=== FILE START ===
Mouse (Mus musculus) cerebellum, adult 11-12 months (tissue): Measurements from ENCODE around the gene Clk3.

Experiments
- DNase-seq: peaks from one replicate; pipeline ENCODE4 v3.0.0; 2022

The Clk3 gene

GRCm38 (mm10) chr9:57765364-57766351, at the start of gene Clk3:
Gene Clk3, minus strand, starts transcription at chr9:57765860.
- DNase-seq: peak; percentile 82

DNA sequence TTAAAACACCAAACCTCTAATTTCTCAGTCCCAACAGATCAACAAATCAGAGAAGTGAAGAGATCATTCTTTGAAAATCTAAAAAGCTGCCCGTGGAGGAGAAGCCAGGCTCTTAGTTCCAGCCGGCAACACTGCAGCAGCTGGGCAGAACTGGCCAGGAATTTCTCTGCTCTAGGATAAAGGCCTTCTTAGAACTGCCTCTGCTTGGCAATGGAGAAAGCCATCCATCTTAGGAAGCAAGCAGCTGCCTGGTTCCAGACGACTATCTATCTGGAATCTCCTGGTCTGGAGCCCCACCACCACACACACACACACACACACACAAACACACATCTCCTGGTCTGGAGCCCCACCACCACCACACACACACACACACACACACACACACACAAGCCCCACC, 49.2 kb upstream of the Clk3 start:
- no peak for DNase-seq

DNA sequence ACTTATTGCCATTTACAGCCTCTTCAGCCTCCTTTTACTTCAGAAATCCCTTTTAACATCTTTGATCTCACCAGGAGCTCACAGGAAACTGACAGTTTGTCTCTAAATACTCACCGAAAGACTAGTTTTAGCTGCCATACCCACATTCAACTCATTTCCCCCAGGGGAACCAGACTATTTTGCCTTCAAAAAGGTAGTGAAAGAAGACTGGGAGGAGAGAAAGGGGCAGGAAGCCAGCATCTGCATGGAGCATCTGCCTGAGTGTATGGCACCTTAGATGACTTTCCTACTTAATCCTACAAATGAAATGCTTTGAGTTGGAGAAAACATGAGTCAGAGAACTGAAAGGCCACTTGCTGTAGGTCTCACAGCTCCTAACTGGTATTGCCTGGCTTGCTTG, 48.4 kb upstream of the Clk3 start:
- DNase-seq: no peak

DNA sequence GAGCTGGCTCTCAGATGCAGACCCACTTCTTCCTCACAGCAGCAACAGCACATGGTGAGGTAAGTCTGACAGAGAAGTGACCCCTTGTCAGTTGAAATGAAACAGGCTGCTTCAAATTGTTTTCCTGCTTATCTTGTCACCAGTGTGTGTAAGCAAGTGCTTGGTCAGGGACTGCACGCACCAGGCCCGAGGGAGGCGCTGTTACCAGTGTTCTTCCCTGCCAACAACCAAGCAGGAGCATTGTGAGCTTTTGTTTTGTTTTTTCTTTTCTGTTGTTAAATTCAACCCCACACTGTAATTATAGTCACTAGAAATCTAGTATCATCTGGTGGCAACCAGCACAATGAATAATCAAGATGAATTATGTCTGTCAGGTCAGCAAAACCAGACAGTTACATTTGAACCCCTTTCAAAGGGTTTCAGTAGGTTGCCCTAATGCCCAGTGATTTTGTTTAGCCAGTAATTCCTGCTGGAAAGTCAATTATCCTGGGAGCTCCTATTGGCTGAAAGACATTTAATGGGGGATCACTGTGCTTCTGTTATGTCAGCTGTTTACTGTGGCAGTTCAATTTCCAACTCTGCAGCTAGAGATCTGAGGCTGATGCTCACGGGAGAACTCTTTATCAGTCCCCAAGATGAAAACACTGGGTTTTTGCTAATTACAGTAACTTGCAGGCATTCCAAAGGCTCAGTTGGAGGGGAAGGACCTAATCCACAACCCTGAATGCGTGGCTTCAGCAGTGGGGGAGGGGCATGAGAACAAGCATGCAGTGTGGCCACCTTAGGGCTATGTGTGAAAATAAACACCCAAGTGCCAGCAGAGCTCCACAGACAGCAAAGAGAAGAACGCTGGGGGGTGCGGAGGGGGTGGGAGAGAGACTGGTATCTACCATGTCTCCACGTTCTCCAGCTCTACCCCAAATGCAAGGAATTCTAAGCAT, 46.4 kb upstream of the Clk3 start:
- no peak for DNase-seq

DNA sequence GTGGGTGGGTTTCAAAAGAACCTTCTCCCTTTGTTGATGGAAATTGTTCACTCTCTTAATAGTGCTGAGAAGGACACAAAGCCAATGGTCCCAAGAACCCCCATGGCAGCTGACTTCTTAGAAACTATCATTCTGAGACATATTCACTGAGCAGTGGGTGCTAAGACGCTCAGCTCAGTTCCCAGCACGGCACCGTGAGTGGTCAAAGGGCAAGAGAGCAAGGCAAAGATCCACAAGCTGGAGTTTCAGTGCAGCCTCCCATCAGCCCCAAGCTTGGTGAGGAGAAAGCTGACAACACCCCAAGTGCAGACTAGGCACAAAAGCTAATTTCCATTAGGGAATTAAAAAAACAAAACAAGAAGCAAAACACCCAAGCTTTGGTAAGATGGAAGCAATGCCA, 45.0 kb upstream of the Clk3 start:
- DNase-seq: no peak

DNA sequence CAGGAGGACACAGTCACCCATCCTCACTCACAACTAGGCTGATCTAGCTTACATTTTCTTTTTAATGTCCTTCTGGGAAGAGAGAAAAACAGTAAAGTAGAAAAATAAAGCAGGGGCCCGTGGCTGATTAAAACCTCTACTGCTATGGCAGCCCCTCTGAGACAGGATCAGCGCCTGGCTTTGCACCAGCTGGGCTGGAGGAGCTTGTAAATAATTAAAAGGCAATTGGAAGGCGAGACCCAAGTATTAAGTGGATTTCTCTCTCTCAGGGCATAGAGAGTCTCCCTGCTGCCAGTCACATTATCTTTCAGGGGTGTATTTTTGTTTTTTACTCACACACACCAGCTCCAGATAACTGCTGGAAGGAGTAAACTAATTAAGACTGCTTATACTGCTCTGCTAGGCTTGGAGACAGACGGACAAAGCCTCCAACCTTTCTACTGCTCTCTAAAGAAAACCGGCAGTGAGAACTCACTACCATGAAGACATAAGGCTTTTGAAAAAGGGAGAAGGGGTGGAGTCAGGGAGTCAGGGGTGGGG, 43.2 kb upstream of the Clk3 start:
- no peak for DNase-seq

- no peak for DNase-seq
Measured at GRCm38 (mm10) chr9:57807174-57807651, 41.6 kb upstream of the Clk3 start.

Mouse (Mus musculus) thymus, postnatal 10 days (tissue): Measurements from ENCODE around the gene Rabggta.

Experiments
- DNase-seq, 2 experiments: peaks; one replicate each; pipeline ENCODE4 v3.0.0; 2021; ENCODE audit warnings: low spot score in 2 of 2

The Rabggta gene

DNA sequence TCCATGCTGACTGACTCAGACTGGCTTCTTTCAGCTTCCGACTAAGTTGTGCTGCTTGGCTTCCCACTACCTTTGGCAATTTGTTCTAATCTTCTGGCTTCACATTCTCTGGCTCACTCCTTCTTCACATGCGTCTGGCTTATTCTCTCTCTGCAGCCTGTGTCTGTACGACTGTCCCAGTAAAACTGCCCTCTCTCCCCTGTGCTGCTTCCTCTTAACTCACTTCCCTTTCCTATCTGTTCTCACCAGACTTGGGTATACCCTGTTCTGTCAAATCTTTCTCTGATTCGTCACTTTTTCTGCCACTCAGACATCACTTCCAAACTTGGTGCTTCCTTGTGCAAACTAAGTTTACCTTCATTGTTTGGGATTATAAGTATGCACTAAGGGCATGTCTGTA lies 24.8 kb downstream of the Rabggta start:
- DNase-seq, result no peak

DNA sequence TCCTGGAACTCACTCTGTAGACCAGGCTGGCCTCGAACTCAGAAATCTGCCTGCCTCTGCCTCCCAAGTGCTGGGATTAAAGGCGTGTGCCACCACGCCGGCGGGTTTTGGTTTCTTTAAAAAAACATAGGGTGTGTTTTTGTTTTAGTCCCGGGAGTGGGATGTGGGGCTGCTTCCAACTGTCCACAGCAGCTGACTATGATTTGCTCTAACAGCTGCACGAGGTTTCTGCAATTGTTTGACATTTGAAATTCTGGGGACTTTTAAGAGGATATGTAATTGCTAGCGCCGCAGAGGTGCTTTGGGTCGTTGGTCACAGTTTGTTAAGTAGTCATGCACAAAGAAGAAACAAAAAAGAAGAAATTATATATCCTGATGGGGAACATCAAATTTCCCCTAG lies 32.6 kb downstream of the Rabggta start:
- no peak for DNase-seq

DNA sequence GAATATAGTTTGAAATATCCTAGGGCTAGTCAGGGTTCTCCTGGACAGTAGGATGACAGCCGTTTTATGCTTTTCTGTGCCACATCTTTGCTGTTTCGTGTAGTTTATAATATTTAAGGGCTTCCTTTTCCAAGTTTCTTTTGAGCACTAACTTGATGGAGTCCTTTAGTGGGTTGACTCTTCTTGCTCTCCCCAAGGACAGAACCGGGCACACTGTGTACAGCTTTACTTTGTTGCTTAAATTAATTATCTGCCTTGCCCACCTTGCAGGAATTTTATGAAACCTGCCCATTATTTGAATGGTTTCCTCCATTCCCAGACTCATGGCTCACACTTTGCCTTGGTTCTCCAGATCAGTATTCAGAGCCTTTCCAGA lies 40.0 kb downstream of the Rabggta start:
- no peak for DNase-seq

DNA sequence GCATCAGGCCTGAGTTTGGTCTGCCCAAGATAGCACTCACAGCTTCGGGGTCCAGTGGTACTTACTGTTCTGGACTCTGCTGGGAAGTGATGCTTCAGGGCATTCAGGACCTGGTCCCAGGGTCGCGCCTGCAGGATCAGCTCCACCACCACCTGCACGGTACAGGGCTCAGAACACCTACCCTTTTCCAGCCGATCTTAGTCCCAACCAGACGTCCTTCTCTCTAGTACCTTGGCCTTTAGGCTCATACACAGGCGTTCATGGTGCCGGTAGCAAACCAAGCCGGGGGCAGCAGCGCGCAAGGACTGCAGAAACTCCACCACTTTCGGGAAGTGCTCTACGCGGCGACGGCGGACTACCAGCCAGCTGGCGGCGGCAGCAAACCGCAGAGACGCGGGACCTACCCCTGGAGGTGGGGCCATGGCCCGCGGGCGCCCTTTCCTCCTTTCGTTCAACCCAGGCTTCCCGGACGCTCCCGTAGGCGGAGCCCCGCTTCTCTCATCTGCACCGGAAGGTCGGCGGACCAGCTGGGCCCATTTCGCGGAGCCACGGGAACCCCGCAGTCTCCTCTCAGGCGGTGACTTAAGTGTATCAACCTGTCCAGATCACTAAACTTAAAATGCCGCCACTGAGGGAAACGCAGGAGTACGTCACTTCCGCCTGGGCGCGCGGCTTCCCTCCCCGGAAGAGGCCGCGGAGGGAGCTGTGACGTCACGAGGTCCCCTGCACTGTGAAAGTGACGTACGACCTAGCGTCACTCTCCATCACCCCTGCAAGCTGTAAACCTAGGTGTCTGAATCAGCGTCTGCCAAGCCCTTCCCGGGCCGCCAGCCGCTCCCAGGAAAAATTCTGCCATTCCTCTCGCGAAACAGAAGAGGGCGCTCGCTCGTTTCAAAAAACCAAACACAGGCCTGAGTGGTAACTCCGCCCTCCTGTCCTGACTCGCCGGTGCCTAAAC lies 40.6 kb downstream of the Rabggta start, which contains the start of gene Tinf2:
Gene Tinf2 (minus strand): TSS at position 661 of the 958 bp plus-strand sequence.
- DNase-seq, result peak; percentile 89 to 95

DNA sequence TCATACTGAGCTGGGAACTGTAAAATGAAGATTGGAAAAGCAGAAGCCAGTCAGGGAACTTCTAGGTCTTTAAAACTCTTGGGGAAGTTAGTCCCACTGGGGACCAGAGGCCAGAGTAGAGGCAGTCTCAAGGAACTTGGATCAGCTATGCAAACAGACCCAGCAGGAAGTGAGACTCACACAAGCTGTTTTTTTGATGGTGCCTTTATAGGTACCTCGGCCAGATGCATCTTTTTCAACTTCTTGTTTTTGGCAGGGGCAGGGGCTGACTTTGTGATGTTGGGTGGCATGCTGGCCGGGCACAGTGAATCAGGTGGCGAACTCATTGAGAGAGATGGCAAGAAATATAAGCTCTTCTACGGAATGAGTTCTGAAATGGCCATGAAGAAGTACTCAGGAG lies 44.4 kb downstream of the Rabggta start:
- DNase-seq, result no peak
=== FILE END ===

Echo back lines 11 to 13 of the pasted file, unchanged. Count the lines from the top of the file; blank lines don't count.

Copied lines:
- DNase-seq: no peak

DNA sequence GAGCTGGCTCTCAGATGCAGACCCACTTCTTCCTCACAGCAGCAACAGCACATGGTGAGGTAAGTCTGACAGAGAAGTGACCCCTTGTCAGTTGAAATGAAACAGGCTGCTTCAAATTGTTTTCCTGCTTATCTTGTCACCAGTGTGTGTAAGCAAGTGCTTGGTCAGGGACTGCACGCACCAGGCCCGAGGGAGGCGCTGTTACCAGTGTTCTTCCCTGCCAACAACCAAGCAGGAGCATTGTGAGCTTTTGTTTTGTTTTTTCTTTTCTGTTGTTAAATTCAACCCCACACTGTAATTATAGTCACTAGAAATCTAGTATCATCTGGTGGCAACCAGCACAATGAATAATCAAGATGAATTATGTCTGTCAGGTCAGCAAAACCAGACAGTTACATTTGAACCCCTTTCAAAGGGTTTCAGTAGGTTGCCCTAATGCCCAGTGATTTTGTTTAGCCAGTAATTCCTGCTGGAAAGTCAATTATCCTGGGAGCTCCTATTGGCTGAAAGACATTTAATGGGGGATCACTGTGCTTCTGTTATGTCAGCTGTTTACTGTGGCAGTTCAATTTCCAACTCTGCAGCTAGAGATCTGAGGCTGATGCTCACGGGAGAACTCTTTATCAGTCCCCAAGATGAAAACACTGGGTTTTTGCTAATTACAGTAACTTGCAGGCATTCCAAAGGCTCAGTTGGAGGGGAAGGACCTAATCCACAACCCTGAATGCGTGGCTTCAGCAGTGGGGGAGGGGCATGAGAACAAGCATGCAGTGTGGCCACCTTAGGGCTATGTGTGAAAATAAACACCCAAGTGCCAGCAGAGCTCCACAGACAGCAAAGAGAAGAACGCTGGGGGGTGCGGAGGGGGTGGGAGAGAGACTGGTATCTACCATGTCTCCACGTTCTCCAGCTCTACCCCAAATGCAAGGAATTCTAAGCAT, 46.4 kb upstream of the Clk3 start:
- no peak for DNase-seq